remember folks, fire and heat are the heart of ceramics. for those of us
that have been around, we have made our own fire. we had to learn from the
"ground up". it seems very foreign for us to just push the button and wait
for the pots to be done. and then hope for a shot at the cover of cm.
we piled the bricks, took them down and re-piled them. we tried all sorts
of things. from pit fire, smoke, salt and wood. it was great fun and full
of adventure and hard work, and often total failure.
but, we kept on moving forward.
i remember telling nils lou..."bed frame metal, and 1/4 all thread will not hold
up a kiln roof". well, it worked, but we did change to heavy duty metal frame and
welding. three inch angle iron and half inch all thread rod. then 4" and 3/4"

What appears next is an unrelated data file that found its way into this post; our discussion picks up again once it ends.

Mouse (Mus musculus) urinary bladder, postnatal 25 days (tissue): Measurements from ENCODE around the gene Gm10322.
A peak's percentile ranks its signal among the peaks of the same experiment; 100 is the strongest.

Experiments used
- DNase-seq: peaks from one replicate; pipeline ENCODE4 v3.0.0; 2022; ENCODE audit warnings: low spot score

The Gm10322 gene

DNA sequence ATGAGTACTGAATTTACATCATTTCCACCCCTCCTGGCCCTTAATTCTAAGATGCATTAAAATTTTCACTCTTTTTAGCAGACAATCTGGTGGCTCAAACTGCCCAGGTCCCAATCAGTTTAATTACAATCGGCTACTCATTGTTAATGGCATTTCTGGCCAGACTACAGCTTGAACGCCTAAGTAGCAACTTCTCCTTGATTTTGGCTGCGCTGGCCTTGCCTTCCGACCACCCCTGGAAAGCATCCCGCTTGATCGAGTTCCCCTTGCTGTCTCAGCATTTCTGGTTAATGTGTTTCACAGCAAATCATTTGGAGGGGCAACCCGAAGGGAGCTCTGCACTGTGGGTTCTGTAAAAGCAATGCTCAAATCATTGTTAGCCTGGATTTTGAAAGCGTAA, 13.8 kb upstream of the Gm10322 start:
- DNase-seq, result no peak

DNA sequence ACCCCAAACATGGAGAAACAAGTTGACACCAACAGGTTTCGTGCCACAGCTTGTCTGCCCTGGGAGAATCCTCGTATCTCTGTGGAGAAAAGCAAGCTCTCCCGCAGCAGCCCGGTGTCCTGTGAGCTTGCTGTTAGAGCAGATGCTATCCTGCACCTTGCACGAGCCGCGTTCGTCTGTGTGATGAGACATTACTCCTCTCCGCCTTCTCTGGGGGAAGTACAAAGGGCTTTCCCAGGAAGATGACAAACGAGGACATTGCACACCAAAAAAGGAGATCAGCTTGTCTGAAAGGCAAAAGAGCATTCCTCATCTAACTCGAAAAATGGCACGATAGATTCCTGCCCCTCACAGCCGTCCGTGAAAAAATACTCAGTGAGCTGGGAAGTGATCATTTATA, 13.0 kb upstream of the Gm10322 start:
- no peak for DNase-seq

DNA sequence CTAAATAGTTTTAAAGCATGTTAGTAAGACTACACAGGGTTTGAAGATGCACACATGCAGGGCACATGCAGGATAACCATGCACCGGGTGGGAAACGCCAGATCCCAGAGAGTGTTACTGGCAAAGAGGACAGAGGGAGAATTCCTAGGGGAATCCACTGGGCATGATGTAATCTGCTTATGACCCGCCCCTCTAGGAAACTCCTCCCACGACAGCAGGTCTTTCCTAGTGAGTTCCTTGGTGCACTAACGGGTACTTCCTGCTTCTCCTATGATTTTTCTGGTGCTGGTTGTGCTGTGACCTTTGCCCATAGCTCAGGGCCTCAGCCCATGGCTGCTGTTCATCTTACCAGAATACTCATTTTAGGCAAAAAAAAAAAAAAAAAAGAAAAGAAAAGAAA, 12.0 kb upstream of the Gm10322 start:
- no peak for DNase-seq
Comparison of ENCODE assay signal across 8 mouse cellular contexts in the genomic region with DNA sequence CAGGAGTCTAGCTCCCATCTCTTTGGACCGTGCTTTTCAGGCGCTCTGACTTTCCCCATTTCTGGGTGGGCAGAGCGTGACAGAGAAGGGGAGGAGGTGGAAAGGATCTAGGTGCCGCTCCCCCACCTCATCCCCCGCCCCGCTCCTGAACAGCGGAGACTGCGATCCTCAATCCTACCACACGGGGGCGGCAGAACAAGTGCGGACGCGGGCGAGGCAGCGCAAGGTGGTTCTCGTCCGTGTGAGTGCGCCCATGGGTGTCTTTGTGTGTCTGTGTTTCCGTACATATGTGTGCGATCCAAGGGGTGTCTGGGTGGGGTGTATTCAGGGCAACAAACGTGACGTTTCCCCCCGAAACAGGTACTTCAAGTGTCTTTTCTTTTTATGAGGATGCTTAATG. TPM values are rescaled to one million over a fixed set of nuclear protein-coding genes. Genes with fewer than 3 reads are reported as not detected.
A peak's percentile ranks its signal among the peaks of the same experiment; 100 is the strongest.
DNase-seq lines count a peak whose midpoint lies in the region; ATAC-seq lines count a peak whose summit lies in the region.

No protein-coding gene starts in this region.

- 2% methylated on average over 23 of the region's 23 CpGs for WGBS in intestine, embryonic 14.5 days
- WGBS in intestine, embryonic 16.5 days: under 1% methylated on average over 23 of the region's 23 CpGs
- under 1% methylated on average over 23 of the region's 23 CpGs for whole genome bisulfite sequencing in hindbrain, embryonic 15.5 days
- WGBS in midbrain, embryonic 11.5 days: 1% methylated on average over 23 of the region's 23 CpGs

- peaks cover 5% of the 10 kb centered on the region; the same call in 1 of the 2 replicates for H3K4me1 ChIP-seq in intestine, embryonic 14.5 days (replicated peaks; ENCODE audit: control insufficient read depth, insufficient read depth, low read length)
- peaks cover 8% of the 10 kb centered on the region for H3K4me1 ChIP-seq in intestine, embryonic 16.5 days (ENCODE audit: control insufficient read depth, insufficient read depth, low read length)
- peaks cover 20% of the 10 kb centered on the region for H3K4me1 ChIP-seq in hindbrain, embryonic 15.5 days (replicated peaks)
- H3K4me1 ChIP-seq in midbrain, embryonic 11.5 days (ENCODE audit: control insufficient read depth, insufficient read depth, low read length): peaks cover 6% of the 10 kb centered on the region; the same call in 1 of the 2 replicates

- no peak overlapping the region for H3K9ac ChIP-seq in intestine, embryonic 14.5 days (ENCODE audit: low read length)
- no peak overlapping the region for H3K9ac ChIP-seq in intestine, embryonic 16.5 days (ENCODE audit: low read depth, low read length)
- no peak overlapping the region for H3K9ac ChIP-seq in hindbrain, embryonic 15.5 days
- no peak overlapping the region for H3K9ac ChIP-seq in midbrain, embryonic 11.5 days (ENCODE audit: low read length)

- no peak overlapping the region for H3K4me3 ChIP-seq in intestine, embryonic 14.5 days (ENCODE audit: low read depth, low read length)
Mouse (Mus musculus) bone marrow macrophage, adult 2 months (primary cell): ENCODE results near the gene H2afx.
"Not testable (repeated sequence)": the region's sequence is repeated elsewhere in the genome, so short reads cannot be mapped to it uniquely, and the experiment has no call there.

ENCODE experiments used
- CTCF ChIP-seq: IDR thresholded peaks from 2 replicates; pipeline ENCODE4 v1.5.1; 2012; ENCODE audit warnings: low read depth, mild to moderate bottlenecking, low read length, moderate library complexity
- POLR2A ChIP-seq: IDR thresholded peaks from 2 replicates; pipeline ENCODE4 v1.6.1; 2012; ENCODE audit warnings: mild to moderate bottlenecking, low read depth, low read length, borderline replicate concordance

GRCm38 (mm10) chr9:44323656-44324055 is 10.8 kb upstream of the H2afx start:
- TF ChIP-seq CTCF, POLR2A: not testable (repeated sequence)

you sleep better with 3/4" all thread rod holding your kiln in place.
some of you may remember that a couple of years back i ripped the computer controller
off my small kiln and threw it in the garbage truck that was loading on my street.
it was the first time i experienced "mind control". the computer on the kiln knew
better than me how fire my kiln. that did not last very long. i killed it. nailed it
with a hatchet. that really felt good. arnold howard went nuts laughing at me.
so these discussions are good for all. it is about the history of firing
over the last 60 years. and, the last line of the story is:
figure out how to fire what you make, so it works for you. the total sequence
of making anything is your responsibility. there is no magic formula.
waiting for the temp to rise above 30 so my clay is not full of ice.
geez, early fall. i have to get my one toe shoes on, head band and
some sort of gown that was made in japan/ zen boy. i am going to spend a few days
in deep zen thought, and make T bowls, chawan...well, no. it is not about
a costume, it is about learned behavior...get to work. see what shakes out of the bag?